Home. A place we recognise through an assortment of senses and memories. Colour, smell, touch, sound … each play their part in forming our concept of where we live. How often do we know that we have truly returned home upon hearing the sounds of the familiar? To celebrate World Listening Day I have compiled a small collection of sounds which I hear around me on a regular basis. The valley where I live is an environmentally diverse area, this being reflected by the wealth of its sounds. It is a place where farmland borders forests which border swamps. The sounds emanating from each habitat shape my relationship with the land. The sounds inform me that I am “home”.
Central to the valley is a system of creeks. The creeks flood during summer and are reduced to mere trickles in winter. Above their surface the sounds of birdlife can be heard, but for me the greater interest is found beneath the surface where the mesmeric stridulation of water bugs dominates the watery soundscape. I lose time sitting by the creek listening to the sounds below:
At the lowest point of the valley, alongside the creeks, lie a series of swamps. After the summer rain the swamps are alive with frogs. Although the best recordings can be made at night this is also the time when snakes emerge to feed. Field recordings are made with eyes scanning the long grass for any reptilian presence:
Aside from its natural attributes a section of the valley is dedicated to farmland. In our first few years here geese roamed the open grassy paddocks however due to feral foxes only two geese now survive. There is a sadness in listening to this old recording:
The driveway leading to our house is 800 metres long with 3 gates. It deters uninvited guests! The second gate is connected to an electric fence which emits a regular sharp snap in wet weather. It is a small sound, a reminder that civilisation exists beyond this expansive private world:
Often muddy after rain the driveway crosses a bridge, a causeway, and a cattle-grid. The sound of a car bumping over the grid would be recognisable to anyone who has ever lived on a farm. Its sound is associated with departures and arrivals:
Listening to the sounds that emerge from the nocturnal shadows is often a preternatural experience. Without any visual cues we are left to imagine the form of the hidden animal through its sonic properties. One of my favourite sounds at night comes from an insect that resides in the grass alongside the driveway. Its piercing electrical call lasts for hours yet I’ve never seen the insect responsible for this feat. I enjoy the mystery:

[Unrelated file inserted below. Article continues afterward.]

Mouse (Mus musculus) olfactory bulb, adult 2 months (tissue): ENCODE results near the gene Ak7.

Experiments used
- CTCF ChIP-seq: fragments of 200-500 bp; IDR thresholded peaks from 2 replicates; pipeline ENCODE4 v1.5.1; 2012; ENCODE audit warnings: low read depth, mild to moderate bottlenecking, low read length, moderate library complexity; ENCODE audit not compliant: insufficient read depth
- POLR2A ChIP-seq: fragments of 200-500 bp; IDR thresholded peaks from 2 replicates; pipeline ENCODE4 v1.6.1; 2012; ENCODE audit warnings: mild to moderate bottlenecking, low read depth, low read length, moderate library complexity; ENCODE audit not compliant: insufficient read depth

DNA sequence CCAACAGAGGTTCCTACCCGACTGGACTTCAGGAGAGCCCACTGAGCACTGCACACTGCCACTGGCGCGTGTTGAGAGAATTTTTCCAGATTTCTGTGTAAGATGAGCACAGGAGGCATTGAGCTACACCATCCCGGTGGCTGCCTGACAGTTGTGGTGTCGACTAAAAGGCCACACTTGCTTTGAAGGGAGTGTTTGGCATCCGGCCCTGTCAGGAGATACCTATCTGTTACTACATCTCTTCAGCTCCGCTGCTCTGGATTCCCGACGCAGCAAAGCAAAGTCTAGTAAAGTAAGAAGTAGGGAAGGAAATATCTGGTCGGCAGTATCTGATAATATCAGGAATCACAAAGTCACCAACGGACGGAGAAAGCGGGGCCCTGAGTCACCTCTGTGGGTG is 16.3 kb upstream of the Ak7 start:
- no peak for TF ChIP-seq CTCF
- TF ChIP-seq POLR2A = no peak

Fruit bats are regular visitors after sunset. Flying from a neighbouring town they land in native trees to feed on fruit and nectar. Their squabbling screeches belie their furry and endearing faces. It is difficult to convince others of the affection that bats deserve:
The front deck of our house is a perfect place to enjoy the morning. As the sun rises the dawn chorus filters through the fog. One of the earliest birds to call is the Kookaburra. Where Australians hear joy in its call others hear screaming monkeys:
Later in the day cicadas dominate the soundscape. At times they are so loud and relentless that we are forced to close our windows:
As is the case with most Australians our lives are influenced by floods and droughts. Only one rain-tank next to the house supplies water to the kitchen and bathroom. During the dry months we need to ration the use of water, while in the wet months the tank overflows. The slow drip of water into a near-empty tank is a sound best avoided:
A view from Main Arm to Mount Warning. The field-recordings for my composition The Great Silence were made in this region.
It was difficult to choose which sounds to include in this sound map as there were so many others vying for attention. Compiling the recordings for this post highlighted the fact that I am still discovering the extent of my local soundscape. For every sound I have recorded over the years there are many others I am yet to unearth. I think this must be true for everyone. Every new sonic discovery is a reminder that our knowledge of even the most familiar features in our lives will always be incomplete and worth examining. It is a humbling thought.